Good Morning Readers!
This is Stella and she is a Boston Bulldog. She is frequently guilty of crimes such as whimsical over-the-shoulder glances, extreme cuteness, and general mischievousness. Her brother Stanlee is also guilty of these crimes, in particular the habitual mischievousness.
So here I am ready to go, the glorious morning sun creeping in through the back door shining on my yoga mat, all laid out and ready to go.
On to another Butt-kicker from PilatesAnytime before I go into the restaurant and serve liquor and beer to the day drinkers of West Hartford, Ct.
And then I made the mistake of walking away for 5 seconds….
And return to a whole world of ew.
That would be mud, a chunk of grass, and dog drool on my yoga mat. For the purposes of my morning workout I just grabbed a wet paper towel to swab down my poor mat, however you may begin to see why a deeper clean might be necessary.
The dog hair is really difficult to get off, but usually I have found that soaking it gets the hair off. The difficulty really begins with the dirt stains that sink in after a few weeks.
I know that any feedback here is something like, “Ok, so don’t let the dogs track mud and grass and drool all over your nice mat, silly.” However, for anyone who owns a dog or two you will understand that it’s really their house and they have just given you the privilege of living in it and conveniently providing food.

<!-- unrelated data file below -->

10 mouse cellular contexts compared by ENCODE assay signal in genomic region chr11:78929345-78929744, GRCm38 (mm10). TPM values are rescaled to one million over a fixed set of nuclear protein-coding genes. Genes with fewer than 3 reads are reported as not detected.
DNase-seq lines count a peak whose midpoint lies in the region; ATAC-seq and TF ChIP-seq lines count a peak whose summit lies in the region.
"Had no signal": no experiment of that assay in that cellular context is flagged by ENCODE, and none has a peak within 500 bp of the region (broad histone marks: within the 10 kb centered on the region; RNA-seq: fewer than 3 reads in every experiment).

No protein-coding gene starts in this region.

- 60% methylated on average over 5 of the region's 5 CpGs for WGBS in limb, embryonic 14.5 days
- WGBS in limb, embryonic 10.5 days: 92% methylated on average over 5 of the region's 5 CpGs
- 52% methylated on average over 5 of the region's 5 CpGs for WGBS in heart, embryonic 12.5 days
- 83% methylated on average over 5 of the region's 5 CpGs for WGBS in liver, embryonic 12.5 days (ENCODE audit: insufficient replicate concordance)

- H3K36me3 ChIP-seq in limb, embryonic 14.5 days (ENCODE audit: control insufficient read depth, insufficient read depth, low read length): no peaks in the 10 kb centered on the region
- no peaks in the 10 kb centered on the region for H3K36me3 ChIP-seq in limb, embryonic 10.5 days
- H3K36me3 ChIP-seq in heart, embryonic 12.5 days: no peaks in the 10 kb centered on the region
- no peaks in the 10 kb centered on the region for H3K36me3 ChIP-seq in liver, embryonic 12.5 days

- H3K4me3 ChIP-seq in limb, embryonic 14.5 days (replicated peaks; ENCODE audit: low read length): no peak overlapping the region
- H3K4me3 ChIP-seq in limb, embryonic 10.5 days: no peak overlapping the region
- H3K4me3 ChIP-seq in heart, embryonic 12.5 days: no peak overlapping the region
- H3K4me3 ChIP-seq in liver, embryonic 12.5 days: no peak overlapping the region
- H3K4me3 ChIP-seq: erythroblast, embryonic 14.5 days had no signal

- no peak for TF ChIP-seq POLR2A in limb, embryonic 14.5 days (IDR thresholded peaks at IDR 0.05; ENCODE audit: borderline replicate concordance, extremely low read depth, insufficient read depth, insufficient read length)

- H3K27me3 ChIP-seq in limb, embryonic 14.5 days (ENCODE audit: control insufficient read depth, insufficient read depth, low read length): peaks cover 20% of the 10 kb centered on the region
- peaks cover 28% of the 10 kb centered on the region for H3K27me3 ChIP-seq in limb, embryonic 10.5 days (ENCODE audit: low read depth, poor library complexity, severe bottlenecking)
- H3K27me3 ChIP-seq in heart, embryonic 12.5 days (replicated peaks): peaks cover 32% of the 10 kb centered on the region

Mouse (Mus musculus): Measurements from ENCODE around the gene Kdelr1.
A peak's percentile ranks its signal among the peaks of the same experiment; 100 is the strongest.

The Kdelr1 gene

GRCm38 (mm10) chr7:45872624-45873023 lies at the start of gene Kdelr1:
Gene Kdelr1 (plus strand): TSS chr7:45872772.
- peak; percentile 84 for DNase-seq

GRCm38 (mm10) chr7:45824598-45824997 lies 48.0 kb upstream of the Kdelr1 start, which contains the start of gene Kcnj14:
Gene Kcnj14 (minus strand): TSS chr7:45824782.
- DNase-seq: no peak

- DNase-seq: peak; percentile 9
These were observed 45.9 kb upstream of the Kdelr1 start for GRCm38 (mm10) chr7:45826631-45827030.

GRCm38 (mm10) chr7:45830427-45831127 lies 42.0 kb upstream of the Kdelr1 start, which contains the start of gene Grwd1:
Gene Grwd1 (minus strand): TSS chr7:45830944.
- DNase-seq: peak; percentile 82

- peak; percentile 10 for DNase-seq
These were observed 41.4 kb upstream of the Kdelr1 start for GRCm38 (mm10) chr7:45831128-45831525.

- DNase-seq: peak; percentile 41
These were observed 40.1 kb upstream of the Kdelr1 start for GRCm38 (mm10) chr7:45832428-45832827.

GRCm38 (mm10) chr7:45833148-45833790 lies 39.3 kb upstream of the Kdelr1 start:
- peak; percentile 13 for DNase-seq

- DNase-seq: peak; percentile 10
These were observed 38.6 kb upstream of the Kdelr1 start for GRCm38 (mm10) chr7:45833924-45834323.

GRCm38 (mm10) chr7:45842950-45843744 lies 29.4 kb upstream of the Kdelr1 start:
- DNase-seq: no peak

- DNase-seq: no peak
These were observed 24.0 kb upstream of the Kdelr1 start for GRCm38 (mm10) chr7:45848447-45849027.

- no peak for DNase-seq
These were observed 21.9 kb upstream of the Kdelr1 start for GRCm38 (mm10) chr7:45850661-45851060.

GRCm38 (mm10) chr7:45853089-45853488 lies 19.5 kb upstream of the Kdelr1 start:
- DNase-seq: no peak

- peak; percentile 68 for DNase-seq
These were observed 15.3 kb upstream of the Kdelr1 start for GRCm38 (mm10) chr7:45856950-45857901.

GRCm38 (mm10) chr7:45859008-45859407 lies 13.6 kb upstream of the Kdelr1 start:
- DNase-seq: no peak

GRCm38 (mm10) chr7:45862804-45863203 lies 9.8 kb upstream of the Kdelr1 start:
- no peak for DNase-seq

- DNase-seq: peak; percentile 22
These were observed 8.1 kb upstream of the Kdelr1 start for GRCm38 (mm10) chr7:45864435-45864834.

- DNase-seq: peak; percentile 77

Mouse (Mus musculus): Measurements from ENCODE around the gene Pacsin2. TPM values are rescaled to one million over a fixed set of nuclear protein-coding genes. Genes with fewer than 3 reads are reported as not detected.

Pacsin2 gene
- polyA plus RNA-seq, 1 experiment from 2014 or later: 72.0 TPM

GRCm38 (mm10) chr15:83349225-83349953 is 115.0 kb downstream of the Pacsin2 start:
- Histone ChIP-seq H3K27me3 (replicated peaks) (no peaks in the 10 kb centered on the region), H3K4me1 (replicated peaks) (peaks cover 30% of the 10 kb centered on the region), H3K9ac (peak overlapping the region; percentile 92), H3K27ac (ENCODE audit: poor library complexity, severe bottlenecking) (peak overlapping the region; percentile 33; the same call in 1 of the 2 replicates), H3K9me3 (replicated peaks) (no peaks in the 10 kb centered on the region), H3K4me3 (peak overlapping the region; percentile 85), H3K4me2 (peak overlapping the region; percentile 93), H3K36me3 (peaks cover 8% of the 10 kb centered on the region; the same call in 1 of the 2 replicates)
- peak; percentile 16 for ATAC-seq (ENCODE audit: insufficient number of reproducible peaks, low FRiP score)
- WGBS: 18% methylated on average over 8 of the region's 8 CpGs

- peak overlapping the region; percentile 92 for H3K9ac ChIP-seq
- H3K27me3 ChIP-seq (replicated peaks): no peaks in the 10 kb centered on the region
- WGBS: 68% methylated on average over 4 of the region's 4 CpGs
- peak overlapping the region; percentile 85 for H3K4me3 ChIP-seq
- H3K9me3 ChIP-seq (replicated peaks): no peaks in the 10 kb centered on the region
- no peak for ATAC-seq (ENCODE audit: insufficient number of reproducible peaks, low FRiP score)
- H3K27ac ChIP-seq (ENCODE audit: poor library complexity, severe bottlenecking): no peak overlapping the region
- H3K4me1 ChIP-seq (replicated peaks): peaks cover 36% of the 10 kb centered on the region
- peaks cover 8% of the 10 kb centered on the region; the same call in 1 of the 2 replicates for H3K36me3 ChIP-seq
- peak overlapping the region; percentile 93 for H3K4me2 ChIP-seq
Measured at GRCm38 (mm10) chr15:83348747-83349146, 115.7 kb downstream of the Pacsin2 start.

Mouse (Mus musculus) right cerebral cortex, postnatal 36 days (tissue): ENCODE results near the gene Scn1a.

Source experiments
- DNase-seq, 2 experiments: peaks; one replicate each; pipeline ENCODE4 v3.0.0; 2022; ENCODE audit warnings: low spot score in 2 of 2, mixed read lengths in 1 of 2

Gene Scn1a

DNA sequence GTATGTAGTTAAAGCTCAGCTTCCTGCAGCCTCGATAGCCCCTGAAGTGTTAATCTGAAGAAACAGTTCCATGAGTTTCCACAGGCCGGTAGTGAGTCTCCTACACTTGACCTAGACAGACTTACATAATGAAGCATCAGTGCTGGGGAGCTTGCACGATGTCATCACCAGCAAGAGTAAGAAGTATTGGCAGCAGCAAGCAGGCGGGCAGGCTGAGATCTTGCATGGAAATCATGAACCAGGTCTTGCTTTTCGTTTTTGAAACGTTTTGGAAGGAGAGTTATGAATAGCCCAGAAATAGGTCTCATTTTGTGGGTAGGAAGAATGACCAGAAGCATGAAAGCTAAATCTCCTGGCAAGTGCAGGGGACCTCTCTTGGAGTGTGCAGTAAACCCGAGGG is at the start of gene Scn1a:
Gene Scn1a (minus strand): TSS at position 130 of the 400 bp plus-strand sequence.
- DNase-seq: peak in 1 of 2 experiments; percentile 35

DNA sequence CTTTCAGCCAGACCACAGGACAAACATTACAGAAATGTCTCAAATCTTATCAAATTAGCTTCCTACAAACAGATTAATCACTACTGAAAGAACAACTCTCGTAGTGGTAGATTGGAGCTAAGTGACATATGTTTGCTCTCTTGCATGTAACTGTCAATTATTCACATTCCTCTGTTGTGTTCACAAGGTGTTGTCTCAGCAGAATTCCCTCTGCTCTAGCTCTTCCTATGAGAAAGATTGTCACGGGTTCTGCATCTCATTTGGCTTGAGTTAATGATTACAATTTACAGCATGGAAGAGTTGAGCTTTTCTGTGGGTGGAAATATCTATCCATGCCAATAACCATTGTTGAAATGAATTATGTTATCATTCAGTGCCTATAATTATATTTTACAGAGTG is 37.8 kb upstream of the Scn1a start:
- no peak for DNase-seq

Onto the deep clean process. A few sources I looked into suggested using a combination of water, a few drops of essential oil, and vinegar. I honestly never even tried this because I hate the smell of vinegar (this is a problem also noted in a few sources). An alternative to the vinegar is lemon juice, however I was also worried that the acidity of the lemon would erode the material of the mat.
The BEST diy cleaning solution that I have constructed is as follows:
- Hot water
- A bit of coconut oil
- A few drops of dish detergent
- A tablespoon of baking soda
About once a week I mix this up in a bucket (I am not one to take exact measurements, so I apologize but it is pretty intuitive; if your bucket is overflowing with suds you may have overdone the detergent).
I opt for a clean ‘rag’ or as those who hate the word rag would say, a dishtowel. A sponge does not get all the dog hair off because there isn’t enough friction created by the wiping motion, and a paper towel just disintegrates. Again for those of you who own pets you are familiar with the art of removing dog hair-the trick is to get it a little damp and then wipe vigorously until it starts to form a ball..like lint!
The solution works wonderfully for me, the coconut oil leaves a nice soothing coconutty smell, meanwhile the detergent works to counter the oil so the mat is not greasy or slippery afterwards.
According to the sources I noted when originally researching the best cleaning solutions, the oil is important because otherwise the material of the mat can get eroded and cracked. I just couldn’t bear the thought of working out on something that smelled of tea tree oil.
About once a month I fill the bathtub about half full and add the same solution to the water so the mat can take a soak for about half an hour.
Just so you know, which I’m sure you do, you can go online or really to any yoga/fitness store and buy a mat cleaner. I just get really diy-happy sometimes.
That’s all for now!!
“How to Clean Your Yoga Mat.” The Chopra Center. N.p., 20 Feb. 2017. Web. 01 Aug. 2017.
Cespedes, Andrea. “Best Way to Clean a Yoga Mat.” LIVESTRONG.COM. Leaf Group, 11 Jan. 2017. Web. 01 Aug. 2017.
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